Table 1. Nutritional content of study foods.
kJ/KcalCarbohydrate (g)Protein (g)Fat (g)Fibre (g)
Breakfasts
20 g Special K cereal321/761530.30.9
83 mL Semi-skimmed milk171/4241.51.5<0.5
Total492/118194.51.80.9
40 g Special K cereal642/1523060.61.8
166 mL Semi-skimmed milk342/81833<0.5
Total984/2363893.61.8
Lunch
125 g Penne Pasta1894/446911523
250 g Tomato and Herb pasta sauce540/12820434
15 g Olive Oil508/123<0.5<0.514<0.5
40 g Cheddar Cheese648/156<0.51013<0.5
Total per 430 g portion3544/93811129327
Total per 100 g824/21826771.5

Experimental procedures (Figure 1)

Each participant completed three trials, in a randomised, cross-over design, where they were administered one of three breakfasts: 40 g cereal + 166 mL milk, 20 g cereal + 83 mL milk or no breakfast. The first trial was undertaken between 48 h and 14 days of the initial screening visit. Trials were separated by ≥48 h and all trials were performed under similar laboratory conditions. Trials began at 0815 h (±15 min). After confirming compliance to the study restrictions, participants completed baseline cognitive tasks and mood and appetite VAS before being administered the test breakfast or remaining fasted. Participants were then required to rest for 45 min to allow for the digestion of breakfast before repeating the cognitive tasks and mood and appetite VAS. Immediately following this, they undertook a 30 min treadmill run (at approximately 65% HRR). Heart rate was monitored throughout the exercise period using telemetry (Polar T31 transmitter, Polar Electro Oy, HQ, Professorintie 5, FIN-90440 Kempele, Finland) and Rate Perceived Exertion (RPE [34]) was measured at 5 min intervals. Participants then completed the cognitive tasks and mood and appetite VAS immediately after, and at 1 and 2 h, post-exercise. They were then administered an ad libitum pasta lunch where they were asked to consume enough food to feel satisfied to a normal level. After lunch, they completed the cognitive battery and mood and appetite VAS for a final time and were then free to leave the laboratory. Water intake was recorded during the first trial and was matched in the subsequent trials. Participants also completed similar cognitive tasks, mood and appetite VAS via a mobile phone at 1500 and 1900 h and completed a food diary for the rest of the day.
Figure 1. Main study schematic.
Figure 1. Main study schematic.
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2.2.2. Statistical Analysis

A previous study investigating the effect of breakfast prior to exercise on mood, cognitive function and appetite at 4 time-points post-exercise yielded medium-large effects (Cohen’s D (d) = 0.5–0.8). Based on this, a power calculation (based on number of cognitive task repetitions) carried out a priori indicated that a total sample size of 24 would provide statistical power to detect large effects above 80% with an alpha level of 0.05 [35,36].
Before the main statistical analysis, a one-way ANOVA was used to compare pre-breakfast baseline data to assess for differences in performance across the main trials. Scores for each individual task outcome completed on the computer (MPSVAS, FCRT, Stroop, N-back, RVIP, mental fatigue VAS and task difficulty VAS) were analysed as “change from baseline”. All appetite VAS were analysed as time-averaged AUC, calculated using the trapezoidal method. Data for the breakfast and lunch liking VAS, exercise enjoyment VAS, RPE, EI and the mobile phone tasks were analysed as absolute values. TFEQ scores were used as a covariate in the EI analysis only as it has been previous found that restraint scores calculated using the TFEQ were not associated with appetite sensations [37]. Data were split into four parts for analysis: pre-exercise (not presented in this paper), pre-during-post exercise (appetite only), post-exercise and mobile phone data. A 3 × 4 (breakfast × repetition) repeated-measures ANOVA was used to assess differences in performance and mood during the post-exercise time-points in the laboratory and a 3 × 2 (breakfast × repetition) ANOVA for the mobile phone data analysis. A one-way repeated-measures ANOVA was used when data was collected only at a single time point (for example, pre-exercise). All analyses were carried out using SPSS 19 (SPSS, Inc., Chicago, IL, USA). Planned comparisons (using t tests calculated with the Mean Squares Error) were then employed to show where the ANOVA was significant. An alpha level of 0.05 was used for all statistical tests. All analyses were corrected for multiple comparisons using the Bonferroni correction. Effect sizes for significant results are reported using d.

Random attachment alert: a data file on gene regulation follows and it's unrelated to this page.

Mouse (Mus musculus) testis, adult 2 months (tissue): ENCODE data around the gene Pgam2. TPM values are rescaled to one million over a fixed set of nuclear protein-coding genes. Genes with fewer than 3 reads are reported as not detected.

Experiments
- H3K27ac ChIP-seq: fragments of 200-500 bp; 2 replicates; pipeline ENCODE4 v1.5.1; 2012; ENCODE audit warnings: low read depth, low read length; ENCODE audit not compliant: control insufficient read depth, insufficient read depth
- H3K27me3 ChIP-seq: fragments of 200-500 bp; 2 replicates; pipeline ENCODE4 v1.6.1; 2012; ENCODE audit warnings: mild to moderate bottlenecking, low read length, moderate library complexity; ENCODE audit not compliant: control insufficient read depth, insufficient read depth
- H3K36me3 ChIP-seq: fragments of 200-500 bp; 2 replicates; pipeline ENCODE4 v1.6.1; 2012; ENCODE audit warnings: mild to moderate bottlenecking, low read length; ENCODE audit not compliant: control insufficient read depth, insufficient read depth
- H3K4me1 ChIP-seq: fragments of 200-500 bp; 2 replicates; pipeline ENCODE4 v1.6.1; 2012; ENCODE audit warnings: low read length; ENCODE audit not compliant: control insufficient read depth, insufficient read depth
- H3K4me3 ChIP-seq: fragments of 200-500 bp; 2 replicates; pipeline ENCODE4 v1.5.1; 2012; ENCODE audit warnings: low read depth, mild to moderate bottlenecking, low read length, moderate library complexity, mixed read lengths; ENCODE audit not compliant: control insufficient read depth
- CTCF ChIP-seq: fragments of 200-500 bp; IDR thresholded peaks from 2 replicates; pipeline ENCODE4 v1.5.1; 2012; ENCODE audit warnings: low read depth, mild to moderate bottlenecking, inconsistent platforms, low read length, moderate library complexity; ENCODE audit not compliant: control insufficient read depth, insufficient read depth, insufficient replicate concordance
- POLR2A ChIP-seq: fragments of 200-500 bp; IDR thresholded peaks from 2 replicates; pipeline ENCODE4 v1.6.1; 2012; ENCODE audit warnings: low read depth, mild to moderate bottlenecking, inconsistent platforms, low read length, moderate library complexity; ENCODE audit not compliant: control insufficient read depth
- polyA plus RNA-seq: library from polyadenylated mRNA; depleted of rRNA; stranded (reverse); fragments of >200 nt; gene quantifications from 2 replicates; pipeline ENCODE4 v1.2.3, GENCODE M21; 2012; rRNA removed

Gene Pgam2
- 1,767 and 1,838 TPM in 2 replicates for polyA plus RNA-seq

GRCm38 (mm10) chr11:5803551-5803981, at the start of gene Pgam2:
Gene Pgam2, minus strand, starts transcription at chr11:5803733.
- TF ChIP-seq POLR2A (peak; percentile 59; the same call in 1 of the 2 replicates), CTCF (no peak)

3. Results

3.1. Pilot Study Results

There were no significant correlations between pre-exercise breakfast size and baseline scores, post-exercise cognitive task outcomes or the appetite VAS or workload score. No associations were found between pre or post-exercise EI and BMI. Neither pre-, nor post-, exercise EI correlated significantly with TFEQ scores. Average waking time, exercise start time and exercise duration were 0755 h (range: 0615–0945 h), 0900 h (range: 0645–1015 h) and 62 min (25–135 min) respectively. The average pre-exercise breakfast size was 234 kcal (range: 0–743 kcal).